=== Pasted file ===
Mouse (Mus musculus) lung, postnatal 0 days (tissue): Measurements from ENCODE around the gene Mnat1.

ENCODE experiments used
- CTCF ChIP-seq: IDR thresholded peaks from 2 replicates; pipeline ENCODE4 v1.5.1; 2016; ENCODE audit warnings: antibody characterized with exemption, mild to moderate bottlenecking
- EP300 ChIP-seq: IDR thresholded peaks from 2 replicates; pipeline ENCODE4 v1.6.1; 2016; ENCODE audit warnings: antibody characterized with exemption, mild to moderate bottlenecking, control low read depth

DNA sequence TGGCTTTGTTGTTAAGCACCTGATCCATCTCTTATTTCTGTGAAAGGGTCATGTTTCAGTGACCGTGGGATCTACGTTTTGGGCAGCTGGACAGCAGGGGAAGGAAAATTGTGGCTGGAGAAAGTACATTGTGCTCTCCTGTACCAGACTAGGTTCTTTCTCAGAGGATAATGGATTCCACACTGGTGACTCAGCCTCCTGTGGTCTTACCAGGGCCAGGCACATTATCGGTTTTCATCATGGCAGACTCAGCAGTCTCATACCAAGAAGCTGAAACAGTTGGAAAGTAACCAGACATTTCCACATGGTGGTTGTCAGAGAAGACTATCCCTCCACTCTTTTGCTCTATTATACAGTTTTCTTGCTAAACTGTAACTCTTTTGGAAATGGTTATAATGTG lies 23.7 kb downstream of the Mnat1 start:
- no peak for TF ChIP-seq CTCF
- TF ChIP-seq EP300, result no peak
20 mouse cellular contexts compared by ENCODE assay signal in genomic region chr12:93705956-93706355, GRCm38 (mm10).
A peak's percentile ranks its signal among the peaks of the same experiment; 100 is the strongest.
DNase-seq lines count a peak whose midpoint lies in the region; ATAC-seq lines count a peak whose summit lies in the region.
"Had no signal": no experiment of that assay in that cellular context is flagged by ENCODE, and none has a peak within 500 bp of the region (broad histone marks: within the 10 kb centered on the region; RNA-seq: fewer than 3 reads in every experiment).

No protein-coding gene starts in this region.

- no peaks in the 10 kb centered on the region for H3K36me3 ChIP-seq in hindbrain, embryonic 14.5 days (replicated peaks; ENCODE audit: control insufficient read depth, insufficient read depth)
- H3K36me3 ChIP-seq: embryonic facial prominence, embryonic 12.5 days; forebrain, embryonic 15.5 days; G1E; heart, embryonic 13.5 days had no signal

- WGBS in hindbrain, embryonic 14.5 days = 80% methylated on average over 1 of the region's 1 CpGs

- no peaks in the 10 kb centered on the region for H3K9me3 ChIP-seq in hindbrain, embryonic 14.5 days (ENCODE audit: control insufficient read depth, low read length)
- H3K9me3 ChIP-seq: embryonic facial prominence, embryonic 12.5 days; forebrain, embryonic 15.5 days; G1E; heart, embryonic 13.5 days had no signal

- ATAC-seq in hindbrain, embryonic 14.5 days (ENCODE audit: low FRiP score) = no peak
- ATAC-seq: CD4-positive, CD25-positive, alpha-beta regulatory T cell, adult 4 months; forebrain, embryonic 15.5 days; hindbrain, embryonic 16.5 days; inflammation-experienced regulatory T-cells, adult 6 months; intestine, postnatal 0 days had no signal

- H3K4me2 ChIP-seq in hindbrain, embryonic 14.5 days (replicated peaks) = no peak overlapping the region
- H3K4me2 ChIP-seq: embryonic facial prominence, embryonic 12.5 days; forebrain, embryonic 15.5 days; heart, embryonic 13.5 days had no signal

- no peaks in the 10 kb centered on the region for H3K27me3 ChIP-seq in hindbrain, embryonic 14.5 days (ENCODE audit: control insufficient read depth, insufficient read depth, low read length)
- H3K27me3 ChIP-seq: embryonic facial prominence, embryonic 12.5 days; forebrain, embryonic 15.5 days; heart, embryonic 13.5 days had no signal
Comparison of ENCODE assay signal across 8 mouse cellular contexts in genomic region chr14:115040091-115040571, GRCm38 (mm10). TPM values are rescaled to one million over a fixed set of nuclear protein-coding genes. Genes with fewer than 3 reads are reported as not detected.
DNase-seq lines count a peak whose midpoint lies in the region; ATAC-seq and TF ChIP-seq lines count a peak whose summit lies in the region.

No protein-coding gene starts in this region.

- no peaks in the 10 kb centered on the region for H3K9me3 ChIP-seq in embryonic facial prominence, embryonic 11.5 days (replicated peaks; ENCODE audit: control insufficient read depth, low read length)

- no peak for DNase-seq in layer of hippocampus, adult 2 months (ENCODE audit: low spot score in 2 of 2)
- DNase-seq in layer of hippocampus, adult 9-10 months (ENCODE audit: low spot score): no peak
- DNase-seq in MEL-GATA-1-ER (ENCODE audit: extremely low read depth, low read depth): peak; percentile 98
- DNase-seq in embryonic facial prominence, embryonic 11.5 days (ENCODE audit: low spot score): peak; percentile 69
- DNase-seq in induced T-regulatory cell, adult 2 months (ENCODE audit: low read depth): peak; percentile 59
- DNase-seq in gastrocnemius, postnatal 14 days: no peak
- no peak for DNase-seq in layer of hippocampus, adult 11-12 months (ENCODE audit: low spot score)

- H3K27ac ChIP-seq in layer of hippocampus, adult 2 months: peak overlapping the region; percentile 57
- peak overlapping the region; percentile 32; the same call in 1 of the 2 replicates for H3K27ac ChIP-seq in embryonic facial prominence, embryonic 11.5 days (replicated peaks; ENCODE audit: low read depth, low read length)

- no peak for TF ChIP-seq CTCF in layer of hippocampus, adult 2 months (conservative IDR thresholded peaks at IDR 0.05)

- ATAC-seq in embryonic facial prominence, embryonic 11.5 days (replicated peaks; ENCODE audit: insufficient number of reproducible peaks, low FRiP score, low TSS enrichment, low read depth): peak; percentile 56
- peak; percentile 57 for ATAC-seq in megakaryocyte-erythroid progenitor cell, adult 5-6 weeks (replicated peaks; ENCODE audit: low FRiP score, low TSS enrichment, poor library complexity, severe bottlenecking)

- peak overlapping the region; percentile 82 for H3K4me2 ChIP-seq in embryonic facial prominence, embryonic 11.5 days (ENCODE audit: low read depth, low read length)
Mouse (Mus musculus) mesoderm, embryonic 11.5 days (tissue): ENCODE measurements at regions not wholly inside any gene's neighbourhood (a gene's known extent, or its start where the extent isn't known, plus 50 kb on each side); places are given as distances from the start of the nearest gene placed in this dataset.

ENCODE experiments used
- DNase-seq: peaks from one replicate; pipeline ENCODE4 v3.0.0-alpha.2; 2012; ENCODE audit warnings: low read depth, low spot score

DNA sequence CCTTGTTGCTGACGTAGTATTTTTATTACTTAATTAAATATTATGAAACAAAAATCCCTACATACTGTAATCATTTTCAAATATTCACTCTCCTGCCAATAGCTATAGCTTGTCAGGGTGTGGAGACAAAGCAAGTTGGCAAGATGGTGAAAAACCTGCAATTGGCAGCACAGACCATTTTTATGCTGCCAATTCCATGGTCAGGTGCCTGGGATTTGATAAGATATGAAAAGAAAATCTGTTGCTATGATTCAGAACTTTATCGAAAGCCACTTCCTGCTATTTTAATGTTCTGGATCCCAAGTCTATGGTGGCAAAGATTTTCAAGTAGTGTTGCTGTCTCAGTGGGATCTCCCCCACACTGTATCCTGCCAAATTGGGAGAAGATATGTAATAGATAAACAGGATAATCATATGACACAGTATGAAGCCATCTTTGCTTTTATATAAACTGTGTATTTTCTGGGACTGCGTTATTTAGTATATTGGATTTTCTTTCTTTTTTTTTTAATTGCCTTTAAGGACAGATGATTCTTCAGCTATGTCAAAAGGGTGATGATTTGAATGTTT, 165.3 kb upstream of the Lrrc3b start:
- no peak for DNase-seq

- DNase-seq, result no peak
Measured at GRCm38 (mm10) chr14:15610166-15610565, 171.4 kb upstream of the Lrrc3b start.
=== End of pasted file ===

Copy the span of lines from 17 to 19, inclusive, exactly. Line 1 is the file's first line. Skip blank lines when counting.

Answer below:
- H3K9me3 ChIP-seq: embryonic facial prominence, embryonic 12.5 days; forebrain, embryonic 15.5 days; G1E; heart, embryonic 13.5 days had no signal

- ATAC-seq in hindbrain, embryonic 14.5 days (ENCODE audit: low FRiP score) = no peak
- ATAC-seq: CD4-positive, CD25-positive, alpha-beta regulatory T cell, adult 4 months; forebrain, embryonic 15.5 days; hindbrain, embryonic 16.5 days; inflammation-experienced regulatory T-cells, adult 6 months; intestine, postnatal 0 days had no signal